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Activist Researcher Back With Debunked Claims On Oil, Methane Emissions

fracking oil gas

fracking oil gas

A new Park Foundation-funded methane study is generating lots of anti-fracking headlines, despite its conclusions being at odds with the bulk of the scientific community.

Cornell University professor and Food and Water Watch board member, Bob Howarth, is back and this time he claims that oil and natural gas emissions are the primary cause of recent global methane spikes – a theory that many climate and atmospheric scientists have rejected.

Howarth’s conclusions were called “far-reaching” and “premature by one of the anonymous experts tasked by Biogeosciences to review the research prior to publication, who explained:

The advice to move as quickly as possible away from natural gas based on this study does not appear sufficiently conclusive…”

The research, which Howarth stressed multiple times during the journal’s review process is “in the ‘Ideas & Perspectives’ category and is not a traditional research paper,” also met a healthy dose of skepticism from the scientific community. As Newsweek reports:

“Quentin Fisher, professor of petroleum geoengineering at the U.K.’s University of Leeds, said he was ‘deeply skeptical’ about the study. ’The results are extremely sensitive to highly questionable assumptions regarding the isotopic composition of methane found in shale. The arguments made by previous studies that increase in methane in the atmosphere is from biogenic sources, such as release from wetlands and agriculture or burning of biomass, seem far more convincing.’” (emphasis added)

Fisher’s criticism is likely the first of many if Howarth’s previous research track record of rejections is any indicator. Here are four key facts to keep in mind when reading the study’s media coverage.

Fact #1: Howarth’s research is a prime example of the “Keep It In the Ground” echo chamber.

This research was funded, written and peer-reviewed by people and organizations openly affiliated with the KIITG movement.

Given this, it’s unsurprising that Howarth’s solution to his perceived problem is to “move as quickly as possible away from natural gas,” according to Newsweek, despite acknowledging in the study that there are “large opportunities for reducing emissions” in the oil and natural gas sector.

Funding

The Park Foundation’s president Adelaide Park – a family heir – has said:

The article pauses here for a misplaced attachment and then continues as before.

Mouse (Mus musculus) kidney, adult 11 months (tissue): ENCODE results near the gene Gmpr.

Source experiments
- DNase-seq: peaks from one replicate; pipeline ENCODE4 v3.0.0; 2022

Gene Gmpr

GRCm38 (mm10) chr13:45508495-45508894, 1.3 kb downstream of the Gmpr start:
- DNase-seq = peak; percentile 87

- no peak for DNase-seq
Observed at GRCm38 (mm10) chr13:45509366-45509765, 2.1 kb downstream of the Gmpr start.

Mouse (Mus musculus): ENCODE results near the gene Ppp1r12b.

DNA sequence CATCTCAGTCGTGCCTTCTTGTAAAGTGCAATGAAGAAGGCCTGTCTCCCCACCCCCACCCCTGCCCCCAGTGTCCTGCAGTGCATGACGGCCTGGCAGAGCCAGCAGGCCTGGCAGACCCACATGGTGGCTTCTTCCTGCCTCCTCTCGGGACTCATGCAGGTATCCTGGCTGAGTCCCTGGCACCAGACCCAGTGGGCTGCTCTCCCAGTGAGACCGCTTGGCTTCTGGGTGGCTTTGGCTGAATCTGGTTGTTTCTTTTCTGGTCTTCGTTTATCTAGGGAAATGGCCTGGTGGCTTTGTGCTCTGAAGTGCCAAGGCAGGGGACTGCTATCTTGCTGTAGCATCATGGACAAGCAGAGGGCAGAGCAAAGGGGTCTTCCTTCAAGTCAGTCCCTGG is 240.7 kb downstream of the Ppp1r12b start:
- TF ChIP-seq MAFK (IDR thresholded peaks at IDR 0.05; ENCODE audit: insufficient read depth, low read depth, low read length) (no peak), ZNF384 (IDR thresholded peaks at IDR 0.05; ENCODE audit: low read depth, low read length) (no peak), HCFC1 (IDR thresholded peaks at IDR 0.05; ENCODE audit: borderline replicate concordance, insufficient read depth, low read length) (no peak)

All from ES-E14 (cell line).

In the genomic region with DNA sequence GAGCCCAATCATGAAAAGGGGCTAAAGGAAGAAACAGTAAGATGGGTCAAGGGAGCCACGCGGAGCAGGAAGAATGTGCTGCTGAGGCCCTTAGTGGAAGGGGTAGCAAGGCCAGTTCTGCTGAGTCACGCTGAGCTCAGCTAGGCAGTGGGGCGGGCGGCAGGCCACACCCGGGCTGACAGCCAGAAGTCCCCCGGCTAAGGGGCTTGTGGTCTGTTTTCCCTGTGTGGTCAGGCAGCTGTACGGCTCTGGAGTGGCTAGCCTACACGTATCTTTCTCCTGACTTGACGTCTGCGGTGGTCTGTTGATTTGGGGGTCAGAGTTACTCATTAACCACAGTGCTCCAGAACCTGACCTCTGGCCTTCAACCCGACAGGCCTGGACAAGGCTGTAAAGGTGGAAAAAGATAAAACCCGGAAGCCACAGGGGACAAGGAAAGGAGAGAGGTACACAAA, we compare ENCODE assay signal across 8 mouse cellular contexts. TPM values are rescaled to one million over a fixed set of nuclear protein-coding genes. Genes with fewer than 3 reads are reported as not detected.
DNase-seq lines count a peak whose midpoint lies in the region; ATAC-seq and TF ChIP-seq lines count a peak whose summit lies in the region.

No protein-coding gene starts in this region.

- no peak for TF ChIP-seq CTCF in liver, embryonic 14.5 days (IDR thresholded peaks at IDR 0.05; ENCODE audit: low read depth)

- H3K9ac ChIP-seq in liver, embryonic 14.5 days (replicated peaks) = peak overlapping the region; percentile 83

In our work to oppose fracking, the Park Foundation has simply helped to fuel an armyof courageous individuals and NGOs.” (emphasis added)

A 2018 Northeastern University study found the Park Foundation to be one of the largest funders of anti-fracking research and activism:

To support efforts to ban/restrict fracking, Schmidt ($3.3 million), Hewlett ($1.5 million), Park ($1.1 million), and Heinz ($1 million) were the leading funders. Park gave primarily to groups working in New York state. Relative to protecting drinking water supplies, major funders included Heinz ($1 million) for efforts in Pennsylvania; and Park ($760,000) for work in North Carolina and New York. Major funders of research on fracking’s health and environmental impacts included Heinz ($2.7 million), Park ($780,000), and Schmidt ($390,000). These funds were given to a mix of universities and environmental groups.” (emphasis added)

Conflict of Interest

Despite declaring “no conflict of interest” in the study, Howarth clearly has conflicts, most notably that he sits on Food and Water Watch’s board of directors.

F&WW explains that its board consists of “leaders in activism” and prides itself on being “the first U.S. national organization to call for a ban on fracking.”

Peer-reviewers

At least one of the study’s peer-reviewers has clear conflicts of interest that are also not disclosed in the study. Fellow Cornell professor and activist Tony Ingraffea sits on Earthwork’s board of directors – a group that vehemently opposes fracking and stood by its organizer, Sharon Wilson (also thanked in the study), when she equated it with “rape”.

He is also the founder of Physicians, Scientists and Engineers for Healthy Energy, an organization that has released several health studies that blame fracking for a multitude of ailments, but offer no actual proof as to how they reached such a conclusion, including at least one that Ingraffea had a hand in drafting.

Notably, these studies have been heavily criticized by other environmental groups for not taking real measurements.

The group also released a 2012 media strategy memo that urged environmentalists to make connections between health problems and fracking even when no evidence to support the linkages exist.

Further, Ingraffea has called himself “a self-admitted advocate” against fracking on multiple occasions.

Fact #2: Howarth’s previous oil and natural gas emissions research was thoroughly debunked by the scientific community.

In 2011, Howarth teamed up with Ingraffea on a study that alleged methane leaks from oil and natural gas systems to be around 7 to 8 percent – for context, most studies estimate leakage rates to be between 1.1 and 1.7 percent.

Even the Environmental Defense Fund’s estimate of a 2.3 percent rate, which is roughly 60 percent higher than the U.S. Environmental Protection Agency’s estimates, is far below Howarth’s 2011 estimate or his new study’s estimate of 3.5 percent leakage.

Read rest at EID Climate